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Disaster Preparedness for People with Disabilities: Same But Different

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Release Date:
7월 25, 2019

DES MOINES, Iowa – The keys to effective disaster preparedness—be informed, make a plan and take action—apply to all of us, but people with disabilities or access and functional needs (AFN) should approach preparedness planning with additional considerations.

Now is a great time to consider the needs of people with disabilities or AFN when disaster strikes. This Friday, July 26, marks the 29th anniversary of the Americans with Disabilities Act (ADA). This milestone civil rights law affirms rights of people with disabilities or AFN and prohibits discrimination based on disability by state and local governments, private entities and telecommunications. ADA is a powerful tool to ensure everyone is included in all aspects of emergency management.

FEMA recognizes that emergency management is a whole community effort and is committed to helping people with disabilities before, during and after disasters. So here are some considerations to help prepare for and respond to disasters for people with disabilities or access and functional needs:

  • Ahead of a disaster, check with your local emergency manager regarding specific arrangements or requirements for people with disabilities or AFN who may be going to a shelter. Certain measures may have to be taken into consideration if there is a need to evacuate to a shelter after a storm.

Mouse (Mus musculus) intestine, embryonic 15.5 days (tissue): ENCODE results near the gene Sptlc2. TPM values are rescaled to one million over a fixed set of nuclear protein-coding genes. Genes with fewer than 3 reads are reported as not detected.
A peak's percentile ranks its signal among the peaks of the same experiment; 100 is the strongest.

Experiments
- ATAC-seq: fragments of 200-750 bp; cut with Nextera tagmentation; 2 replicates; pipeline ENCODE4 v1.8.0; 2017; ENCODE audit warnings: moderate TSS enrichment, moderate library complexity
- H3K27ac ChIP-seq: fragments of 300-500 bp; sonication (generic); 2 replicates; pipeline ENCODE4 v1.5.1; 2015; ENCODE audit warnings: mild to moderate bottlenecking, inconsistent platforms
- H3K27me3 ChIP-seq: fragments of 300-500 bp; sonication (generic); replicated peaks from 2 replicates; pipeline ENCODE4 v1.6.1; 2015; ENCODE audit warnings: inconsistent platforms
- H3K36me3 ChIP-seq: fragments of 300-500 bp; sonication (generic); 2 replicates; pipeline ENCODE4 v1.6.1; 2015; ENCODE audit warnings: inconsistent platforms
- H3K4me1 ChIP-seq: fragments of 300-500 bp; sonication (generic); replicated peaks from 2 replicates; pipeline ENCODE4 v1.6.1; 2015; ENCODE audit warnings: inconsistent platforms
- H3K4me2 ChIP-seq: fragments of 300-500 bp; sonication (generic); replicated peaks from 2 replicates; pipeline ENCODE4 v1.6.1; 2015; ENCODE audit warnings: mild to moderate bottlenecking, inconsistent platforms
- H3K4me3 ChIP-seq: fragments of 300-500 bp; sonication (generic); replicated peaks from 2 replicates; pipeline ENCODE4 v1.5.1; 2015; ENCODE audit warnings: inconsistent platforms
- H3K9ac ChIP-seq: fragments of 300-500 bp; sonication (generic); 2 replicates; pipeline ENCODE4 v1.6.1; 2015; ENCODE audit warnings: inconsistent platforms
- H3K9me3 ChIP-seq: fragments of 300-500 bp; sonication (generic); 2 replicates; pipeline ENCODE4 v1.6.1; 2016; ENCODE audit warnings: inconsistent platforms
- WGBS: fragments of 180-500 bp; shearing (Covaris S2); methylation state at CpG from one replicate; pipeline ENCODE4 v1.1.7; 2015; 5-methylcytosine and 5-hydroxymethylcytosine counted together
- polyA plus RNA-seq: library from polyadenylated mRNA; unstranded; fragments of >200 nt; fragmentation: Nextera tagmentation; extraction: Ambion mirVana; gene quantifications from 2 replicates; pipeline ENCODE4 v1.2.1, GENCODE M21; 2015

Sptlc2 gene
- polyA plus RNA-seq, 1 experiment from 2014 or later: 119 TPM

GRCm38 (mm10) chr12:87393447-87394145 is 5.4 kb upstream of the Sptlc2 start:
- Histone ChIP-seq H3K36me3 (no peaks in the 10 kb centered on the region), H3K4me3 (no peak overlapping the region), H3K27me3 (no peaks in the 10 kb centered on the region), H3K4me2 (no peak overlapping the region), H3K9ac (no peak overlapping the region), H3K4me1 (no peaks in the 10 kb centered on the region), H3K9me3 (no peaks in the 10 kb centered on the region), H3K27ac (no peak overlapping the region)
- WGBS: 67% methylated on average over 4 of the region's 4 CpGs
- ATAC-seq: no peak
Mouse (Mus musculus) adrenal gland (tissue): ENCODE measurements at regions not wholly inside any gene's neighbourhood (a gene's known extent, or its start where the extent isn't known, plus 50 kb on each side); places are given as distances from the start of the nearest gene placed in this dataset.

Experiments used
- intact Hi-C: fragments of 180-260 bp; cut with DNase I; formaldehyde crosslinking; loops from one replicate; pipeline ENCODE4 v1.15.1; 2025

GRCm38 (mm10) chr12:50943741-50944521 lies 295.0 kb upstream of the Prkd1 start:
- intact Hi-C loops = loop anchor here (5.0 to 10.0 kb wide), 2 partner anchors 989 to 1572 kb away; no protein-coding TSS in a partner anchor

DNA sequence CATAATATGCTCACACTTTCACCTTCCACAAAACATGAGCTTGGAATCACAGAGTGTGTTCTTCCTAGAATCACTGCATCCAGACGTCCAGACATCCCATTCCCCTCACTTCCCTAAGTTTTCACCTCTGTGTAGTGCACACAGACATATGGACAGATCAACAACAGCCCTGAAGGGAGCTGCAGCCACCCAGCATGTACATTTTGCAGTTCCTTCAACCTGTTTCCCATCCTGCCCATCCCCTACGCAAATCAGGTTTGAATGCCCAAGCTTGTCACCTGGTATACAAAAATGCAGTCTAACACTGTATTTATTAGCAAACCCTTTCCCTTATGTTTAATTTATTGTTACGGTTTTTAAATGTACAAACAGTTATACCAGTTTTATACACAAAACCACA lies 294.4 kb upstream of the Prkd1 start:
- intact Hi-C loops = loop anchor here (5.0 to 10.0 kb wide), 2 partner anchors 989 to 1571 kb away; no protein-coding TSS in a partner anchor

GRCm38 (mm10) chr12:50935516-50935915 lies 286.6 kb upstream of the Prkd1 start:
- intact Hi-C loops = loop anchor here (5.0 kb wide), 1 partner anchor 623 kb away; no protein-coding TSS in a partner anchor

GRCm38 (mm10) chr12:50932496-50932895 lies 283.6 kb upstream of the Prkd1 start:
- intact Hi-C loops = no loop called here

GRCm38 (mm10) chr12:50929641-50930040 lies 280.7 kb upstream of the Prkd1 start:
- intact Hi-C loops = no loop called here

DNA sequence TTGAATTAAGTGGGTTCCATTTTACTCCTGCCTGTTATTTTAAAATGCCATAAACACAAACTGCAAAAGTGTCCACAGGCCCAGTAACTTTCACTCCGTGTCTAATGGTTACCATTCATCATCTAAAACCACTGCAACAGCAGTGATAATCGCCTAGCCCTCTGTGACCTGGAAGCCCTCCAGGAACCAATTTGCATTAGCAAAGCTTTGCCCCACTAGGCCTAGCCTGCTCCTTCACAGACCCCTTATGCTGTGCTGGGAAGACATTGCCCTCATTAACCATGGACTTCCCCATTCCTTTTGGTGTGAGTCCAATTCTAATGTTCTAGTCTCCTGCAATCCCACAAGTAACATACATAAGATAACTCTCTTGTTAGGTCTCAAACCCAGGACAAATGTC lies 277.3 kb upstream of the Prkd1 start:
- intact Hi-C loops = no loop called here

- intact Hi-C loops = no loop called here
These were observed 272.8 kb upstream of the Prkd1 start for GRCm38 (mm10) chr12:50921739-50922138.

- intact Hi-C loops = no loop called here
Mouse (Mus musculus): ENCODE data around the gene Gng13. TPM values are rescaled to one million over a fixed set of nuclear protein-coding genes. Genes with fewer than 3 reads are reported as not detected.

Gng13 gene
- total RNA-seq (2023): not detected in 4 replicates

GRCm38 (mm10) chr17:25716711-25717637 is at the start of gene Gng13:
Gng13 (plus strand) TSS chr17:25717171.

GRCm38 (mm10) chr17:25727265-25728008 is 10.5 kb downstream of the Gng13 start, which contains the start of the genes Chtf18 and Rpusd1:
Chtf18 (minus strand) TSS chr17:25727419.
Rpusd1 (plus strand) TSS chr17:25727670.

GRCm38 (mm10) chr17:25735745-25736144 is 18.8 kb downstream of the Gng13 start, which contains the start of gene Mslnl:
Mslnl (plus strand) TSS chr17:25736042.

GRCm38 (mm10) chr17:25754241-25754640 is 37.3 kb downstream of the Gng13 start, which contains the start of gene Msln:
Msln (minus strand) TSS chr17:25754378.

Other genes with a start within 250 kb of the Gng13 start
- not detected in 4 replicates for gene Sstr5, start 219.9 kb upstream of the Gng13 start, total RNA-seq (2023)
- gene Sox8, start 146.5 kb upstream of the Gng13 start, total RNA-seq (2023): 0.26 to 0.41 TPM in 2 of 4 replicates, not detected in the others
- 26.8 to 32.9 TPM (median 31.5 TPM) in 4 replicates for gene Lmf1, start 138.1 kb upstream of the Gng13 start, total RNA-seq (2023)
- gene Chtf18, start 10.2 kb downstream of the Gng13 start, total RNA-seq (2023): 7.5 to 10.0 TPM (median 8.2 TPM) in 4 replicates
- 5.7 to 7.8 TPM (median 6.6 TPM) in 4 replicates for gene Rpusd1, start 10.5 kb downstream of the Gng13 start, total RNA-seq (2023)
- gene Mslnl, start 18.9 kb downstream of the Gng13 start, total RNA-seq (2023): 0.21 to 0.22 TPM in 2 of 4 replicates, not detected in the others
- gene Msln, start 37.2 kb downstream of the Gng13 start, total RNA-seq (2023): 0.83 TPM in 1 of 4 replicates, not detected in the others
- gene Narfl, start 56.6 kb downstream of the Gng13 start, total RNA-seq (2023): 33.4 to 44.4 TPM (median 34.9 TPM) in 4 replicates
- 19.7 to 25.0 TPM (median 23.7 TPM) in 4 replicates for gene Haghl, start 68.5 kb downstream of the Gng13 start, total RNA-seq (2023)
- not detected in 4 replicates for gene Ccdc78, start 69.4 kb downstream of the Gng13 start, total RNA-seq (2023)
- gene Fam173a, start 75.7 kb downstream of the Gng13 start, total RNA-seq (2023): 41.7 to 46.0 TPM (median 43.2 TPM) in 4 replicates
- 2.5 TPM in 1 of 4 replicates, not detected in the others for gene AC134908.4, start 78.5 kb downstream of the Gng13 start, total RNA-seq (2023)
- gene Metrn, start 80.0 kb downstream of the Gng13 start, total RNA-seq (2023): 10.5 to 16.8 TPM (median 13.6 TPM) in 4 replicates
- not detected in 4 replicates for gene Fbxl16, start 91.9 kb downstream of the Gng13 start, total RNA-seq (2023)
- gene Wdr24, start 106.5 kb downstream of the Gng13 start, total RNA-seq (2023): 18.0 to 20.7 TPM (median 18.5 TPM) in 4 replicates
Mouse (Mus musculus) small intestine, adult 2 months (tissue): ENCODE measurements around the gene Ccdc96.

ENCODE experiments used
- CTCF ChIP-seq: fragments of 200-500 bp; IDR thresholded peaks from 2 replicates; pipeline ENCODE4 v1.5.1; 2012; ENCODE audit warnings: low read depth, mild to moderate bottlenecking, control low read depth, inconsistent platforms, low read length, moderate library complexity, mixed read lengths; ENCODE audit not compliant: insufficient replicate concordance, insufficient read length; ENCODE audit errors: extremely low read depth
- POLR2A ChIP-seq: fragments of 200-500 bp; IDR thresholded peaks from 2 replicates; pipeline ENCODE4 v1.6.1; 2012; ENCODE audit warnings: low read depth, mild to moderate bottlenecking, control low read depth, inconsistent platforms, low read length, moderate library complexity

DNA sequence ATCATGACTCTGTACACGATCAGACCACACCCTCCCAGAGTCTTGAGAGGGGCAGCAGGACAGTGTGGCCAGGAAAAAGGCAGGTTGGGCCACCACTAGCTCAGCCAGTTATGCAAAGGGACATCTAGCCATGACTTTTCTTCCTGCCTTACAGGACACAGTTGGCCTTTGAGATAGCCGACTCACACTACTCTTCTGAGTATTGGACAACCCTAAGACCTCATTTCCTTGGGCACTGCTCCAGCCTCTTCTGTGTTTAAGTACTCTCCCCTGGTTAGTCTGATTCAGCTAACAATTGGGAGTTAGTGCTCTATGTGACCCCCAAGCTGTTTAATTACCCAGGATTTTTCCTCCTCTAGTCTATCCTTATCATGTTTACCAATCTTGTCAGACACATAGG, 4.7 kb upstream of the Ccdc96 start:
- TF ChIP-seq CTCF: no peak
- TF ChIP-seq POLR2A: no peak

• Disasters can strike at any time so be sure to prepare for helping persons who may need extra assistance because of a temporary or short-term disability such as a sprain, broken bone or surgery recuperation.
  • Create a support network. Check with those who can assist you, if needed. Keep a contact list in a watertight container in your emergency kit.

Tips for People with a Mobility Disability


  • If you use a power wheelchair, have a lightweight manual chair available as a backup. Show others how to operate your wheelchair.
  • Know the size and weight of your wheelchair, and if it is collapsible for transportation.
  • Keep an extra mobility device such as a cane or walker, if you use one.
  • If you use a seat cushion to protect your skin or maintain your balance, and you must evacuate without your wheelchair, take your cushion with you.

For more on the tips above and disaster planning for those with AFN or disabilities visit

Be ready for flooding—and for any other disaster—and remember to help those who may need neighborly assistance.

For general preparedness information, visit the state’s website at

For more information on the Iowa disaster and a variety of recovery resources, log on to: or call 2-1-1. Find more information at


The Iowa Department of Human Rights can provide information on resources for people with disabilities. Call 515-242-5655 or go online at

Disaster recovery assistance is available without regard to race, color, religion, nationality, sex, age, disability, English proficiency or economic status. If you or someone you know has faced discrimination or needs help with accessible communication, call FEMA toll-free at 800-621-3362. Multilingual operators are available. 

FEMA's mission is helping people before, during, and after disasters.

HSEMD Mission: To lead, coordinate and support homeland security and emergency management functions in order to establish sustainable communities and ensure economic opportunities for Iowa and its citizens.